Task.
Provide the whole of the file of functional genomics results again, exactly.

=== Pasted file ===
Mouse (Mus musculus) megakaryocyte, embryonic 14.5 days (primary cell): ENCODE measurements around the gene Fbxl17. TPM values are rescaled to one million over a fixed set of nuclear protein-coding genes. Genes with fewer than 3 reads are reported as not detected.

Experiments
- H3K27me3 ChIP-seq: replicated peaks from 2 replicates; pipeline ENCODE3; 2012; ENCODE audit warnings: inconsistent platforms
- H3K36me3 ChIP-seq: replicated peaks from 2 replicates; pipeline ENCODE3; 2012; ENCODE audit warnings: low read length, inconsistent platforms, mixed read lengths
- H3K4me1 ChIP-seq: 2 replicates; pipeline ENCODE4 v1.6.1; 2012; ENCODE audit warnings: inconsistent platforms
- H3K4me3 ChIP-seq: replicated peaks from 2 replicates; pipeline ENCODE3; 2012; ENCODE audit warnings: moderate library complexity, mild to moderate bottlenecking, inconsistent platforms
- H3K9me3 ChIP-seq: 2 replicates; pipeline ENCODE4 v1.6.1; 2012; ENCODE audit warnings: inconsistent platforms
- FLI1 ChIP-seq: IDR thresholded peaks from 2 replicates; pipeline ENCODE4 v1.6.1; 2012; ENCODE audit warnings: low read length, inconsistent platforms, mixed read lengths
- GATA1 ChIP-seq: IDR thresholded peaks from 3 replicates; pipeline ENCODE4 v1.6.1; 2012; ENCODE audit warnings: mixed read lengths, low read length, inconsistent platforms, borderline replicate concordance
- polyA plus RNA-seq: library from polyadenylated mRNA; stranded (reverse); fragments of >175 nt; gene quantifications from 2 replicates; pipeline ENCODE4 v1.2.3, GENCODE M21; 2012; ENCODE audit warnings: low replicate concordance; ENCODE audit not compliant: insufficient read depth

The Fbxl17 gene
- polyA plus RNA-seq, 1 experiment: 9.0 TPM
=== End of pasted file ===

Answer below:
Mouse (Mus musculus) megakaryocyte, embryonic 14.5 days (primary cell): ENCODE measurements around the gene Fbxl17. TPM values are rescaled to one million over a fixed set of nuclear protein-coding genes. Genes with fewer than 3 reads are reported as not detected.

Experiments
- H3K27me3 ChIP-seq: replicated peaks from 2 replicates; pipeline ENCODE3; 2012; ENCODE audit warnings: inconsistent platforms
- H3K36me3 ChIP-seq: replicated peaks from 2 replicates; pipeline ENCODE3; 2012; ENCODE audit warnings: low read length, inconsistent platforms, mixed read lengths
- H3K4me1 ChIP-seq: 2 replicates; pipeline ENCODE4 v1.6.1; 2012; ENCODE audit warnings: inconsistent platforms
- H3K4me3 ChIP-seq: replicated peaks from 2 replicates; pipeline ENCODE3; 2012; ENCODE audit warnings: moderate library complexity, mild to moderate bottlenecking, inconsistent platforms
- H3K9me3 ChIP-seq: 2 replicates; pipeline ENCODE4 v1.6.1; 2012; ENCODE audit warnings: inconsistent platforms
- FLI1 ChIP-seq: IDR thresholded peaks from 2 replicates; pipeline ENCODE4 v1.6.1; 2012; ENCODE audit warnings: low read length, inconsistent platforms, mixed read lengths
- GATA1 ChIP-seq: IDR thresholded peaks from 3 replicates; pipeline ENCODE4 v1.6.1; 2012; ENCODE audit warnings: mixed read lengths, low read length, inconsistent platforms, borderline replicate concordance
- polyA plus RNA-seq: library from polyadenylated mRNA; stranded (reverse); fragments of >175 nt; gene quantifications from 2 replicates; pipeline ENCODE4 v1.2.3, GENCODE M21; 2012; ENCODE audit warnings: low replicate concordance; ENCODE audit not compliant: insufficient read depth

The Fbxl17 gene
- polyA plus RNA-seq, 1 experiment: 9.0 TPM